• Forgotten Australian Family

    Forgotten Australian Family

    June 1st, 2013 at 5:33 PM

    The best way to prevent suicidal ideation is to ensure victims get justice. As one who has been continually denied justice over my own CSA, I know how powerful a healing tool justice would be.

  • Jayneen Sanders

    Jayneen Sanders

    June 2nd, 2013 at 2:49 AM

    And that is why parents and educators MUST teach sexual abuse prevention education from as young as 3. Forewarned is forearmed and knowledge is powerful.
    Some Secrets Should Never Be Kept children’s book is a wonderful tool to educate kids. somesecrets.info
    We must educate our kids. We have a duty of care to do so.

  • Gloria

    Gloria

    June 2nd, 2013 at 5:33 AM

    Think about all of the pain that child who has been abused has been forced to endure. Think about how he or she must feel about himself, thinking that there may have been something that they could or shaould have done to prevent this from happening. And think of how betrayed they ultimately must feel knowing that this very well could have been done to them by someone whom they loved and trusted. With all of that against them, it is no wonder why those rates of suicide are so high when compared to other demographics.

  • jermaine

    jermaine

    June 2nd, 2013 at 10:44 PM

    so glad to have my parents speak about all this to me and my siblings when we were children…makes a world of difference.if you shy away from telling all this to your children they will find out anyway but making them aware yourself gives them a weapon against abuse,something that can have far fetching consequences as discussed here.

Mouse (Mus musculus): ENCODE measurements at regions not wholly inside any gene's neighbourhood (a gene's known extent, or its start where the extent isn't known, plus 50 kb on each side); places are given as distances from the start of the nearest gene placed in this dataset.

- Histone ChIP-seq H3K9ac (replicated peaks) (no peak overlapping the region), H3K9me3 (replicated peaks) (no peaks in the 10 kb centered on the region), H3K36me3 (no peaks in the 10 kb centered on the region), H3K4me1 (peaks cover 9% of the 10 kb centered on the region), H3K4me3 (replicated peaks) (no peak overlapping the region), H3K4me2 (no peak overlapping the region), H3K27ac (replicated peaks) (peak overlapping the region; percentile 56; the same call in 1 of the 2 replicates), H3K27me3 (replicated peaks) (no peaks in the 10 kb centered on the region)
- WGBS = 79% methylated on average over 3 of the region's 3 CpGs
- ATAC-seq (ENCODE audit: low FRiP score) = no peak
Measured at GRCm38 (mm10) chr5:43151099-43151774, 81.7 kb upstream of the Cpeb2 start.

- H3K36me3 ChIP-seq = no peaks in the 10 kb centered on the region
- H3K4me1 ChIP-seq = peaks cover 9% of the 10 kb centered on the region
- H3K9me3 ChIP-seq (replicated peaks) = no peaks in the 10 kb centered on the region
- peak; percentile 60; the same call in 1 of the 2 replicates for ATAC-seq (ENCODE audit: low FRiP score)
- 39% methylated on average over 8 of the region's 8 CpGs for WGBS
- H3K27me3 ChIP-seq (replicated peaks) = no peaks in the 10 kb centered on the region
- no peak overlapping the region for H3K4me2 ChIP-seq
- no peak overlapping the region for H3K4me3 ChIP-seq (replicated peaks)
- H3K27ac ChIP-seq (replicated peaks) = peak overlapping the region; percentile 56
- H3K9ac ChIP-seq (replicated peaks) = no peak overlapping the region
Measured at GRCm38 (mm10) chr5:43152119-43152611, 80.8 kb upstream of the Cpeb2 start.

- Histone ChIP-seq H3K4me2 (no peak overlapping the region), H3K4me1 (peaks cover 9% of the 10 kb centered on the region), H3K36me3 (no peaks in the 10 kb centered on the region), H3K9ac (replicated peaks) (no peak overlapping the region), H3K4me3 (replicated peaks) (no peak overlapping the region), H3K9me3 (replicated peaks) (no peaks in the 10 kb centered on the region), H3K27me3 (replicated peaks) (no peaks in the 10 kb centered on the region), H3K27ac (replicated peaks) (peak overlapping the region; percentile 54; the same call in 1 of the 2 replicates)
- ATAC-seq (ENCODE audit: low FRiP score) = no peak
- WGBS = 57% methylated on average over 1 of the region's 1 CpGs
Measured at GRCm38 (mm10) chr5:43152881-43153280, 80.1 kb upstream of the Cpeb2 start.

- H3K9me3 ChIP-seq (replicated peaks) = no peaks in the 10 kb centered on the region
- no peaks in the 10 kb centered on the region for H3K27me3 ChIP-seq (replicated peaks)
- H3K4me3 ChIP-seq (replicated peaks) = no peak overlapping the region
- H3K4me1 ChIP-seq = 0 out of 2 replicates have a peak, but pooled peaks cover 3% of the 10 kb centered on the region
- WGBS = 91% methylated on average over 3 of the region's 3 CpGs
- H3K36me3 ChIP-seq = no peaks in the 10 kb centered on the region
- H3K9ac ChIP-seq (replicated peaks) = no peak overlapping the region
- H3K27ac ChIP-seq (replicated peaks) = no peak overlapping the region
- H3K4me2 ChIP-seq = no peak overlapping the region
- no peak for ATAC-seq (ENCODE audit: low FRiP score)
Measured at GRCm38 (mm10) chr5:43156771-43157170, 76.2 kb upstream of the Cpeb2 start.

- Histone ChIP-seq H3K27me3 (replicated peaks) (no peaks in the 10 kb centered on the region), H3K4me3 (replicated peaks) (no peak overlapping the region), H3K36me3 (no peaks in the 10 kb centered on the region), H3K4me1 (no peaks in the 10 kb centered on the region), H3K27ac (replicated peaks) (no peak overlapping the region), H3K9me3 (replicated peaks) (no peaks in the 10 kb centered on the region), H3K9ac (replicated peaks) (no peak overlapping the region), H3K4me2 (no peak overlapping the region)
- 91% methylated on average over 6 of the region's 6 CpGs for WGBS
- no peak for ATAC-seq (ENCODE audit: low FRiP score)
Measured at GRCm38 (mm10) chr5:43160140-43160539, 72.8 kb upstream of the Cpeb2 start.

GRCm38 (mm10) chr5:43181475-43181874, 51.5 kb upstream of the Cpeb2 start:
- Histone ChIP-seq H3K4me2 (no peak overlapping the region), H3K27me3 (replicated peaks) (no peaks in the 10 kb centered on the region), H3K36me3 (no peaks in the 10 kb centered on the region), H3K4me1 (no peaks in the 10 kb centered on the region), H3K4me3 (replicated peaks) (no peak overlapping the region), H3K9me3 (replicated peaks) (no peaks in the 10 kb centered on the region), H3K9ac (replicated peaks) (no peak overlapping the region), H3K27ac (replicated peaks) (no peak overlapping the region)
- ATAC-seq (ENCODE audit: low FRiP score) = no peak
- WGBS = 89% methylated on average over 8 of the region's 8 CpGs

• CHAD

    CHAD

    June 3rd, 2013 at 3:59 AM

    We have to start listening to what children have to say to us. Ok so they may not say it in words, but watch their actions, look at their interactions with others, These are the clues that many times go unnoticed and give us the clues that we are looking for to unlocking the secrets that they have. I would hate to think that I could have helped a child overcome this but I was too busy to take a little time out of my own life to do something good for him or her.

  • Kaye

    Kaye

    June 25th, 2013 at 2:03 AM

    I will never understand why I was abused. Literally sent next door to the the neighbour who abused me for 1 and 1/2 years by the very Mother who also required me to prop her up at her visits with my Stepfather in Hospital. My Stepfather died eventually but I’m very angry at my Mum…Why? I’m a High functioning Alcoholic for sure. I always dream of what I could have been had I not had these experiences in life. My soul is sad

  • admin2

    admin2

    June 25th, 2013 at 11:05 AM

    Hi Kaye. Thank you for your comment. We’re sorry to hear about your experiences and want to make sure you have access to resources that may help. You can look for a therapist on GoodTherapy.org by using our advanced search (https://www.goodtherapy.org/advanced-search.html), or call our toll-free Find-A-Therapist line at 888-563-2112 ext. 1 and our Support Team will try to connect you with a therapist in your area.
    Thank you again for posting! We wish you the best.
    The GoodTherapy.org Team